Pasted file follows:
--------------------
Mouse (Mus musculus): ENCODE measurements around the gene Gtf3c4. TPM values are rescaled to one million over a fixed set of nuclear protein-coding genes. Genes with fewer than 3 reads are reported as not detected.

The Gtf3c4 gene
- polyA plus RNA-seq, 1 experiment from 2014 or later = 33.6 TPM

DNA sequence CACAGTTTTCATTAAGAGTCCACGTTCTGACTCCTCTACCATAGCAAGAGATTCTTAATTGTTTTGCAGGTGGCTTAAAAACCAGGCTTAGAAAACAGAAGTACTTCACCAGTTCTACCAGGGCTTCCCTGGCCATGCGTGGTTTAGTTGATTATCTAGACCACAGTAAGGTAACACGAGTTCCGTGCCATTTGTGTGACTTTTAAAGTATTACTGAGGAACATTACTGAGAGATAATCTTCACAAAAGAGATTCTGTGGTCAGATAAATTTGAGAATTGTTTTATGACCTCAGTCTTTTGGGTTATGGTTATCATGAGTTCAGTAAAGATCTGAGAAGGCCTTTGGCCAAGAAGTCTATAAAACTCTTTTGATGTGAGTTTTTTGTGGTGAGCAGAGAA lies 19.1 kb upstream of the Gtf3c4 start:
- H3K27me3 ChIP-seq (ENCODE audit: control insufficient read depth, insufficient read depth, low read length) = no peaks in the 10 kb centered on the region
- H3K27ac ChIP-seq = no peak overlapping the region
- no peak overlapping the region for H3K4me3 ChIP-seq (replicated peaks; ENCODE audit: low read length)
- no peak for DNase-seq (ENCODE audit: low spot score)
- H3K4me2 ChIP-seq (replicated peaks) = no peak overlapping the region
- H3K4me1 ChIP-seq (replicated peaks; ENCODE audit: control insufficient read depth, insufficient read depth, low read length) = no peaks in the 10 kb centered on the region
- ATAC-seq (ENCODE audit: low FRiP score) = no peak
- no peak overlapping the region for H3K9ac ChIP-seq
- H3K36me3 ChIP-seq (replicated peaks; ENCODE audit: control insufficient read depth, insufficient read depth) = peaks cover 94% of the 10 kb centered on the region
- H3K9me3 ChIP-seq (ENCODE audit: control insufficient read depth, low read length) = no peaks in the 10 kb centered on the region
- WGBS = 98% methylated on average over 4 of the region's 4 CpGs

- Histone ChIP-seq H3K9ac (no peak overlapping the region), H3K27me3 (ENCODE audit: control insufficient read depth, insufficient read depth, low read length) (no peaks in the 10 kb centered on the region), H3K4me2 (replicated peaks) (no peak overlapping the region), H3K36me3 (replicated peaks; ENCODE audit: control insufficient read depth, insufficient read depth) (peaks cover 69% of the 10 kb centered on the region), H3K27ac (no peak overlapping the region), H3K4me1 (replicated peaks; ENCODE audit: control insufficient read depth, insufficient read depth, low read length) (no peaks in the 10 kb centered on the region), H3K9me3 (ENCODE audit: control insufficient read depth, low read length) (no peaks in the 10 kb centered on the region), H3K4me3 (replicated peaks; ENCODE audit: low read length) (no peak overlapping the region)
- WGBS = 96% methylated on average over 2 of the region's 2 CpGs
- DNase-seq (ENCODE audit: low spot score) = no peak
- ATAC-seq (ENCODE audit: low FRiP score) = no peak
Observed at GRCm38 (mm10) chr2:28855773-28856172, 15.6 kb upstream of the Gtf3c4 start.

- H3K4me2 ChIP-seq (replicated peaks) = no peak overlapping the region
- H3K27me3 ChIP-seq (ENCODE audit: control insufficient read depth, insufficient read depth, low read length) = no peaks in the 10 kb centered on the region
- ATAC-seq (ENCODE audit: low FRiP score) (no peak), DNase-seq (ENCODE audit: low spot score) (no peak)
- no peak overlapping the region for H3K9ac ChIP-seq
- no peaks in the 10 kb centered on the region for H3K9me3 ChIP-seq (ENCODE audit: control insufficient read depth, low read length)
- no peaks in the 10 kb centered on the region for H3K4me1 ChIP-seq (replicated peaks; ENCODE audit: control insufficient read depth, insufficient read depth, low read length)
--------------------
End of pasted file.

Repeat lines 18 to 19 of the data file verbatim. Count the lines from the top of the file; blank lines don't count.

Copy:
- DNase-seq (ENCODE audit: low spot score) = no peak
- ATAC-seq (ENCODE audit: low FRiP score) = no peak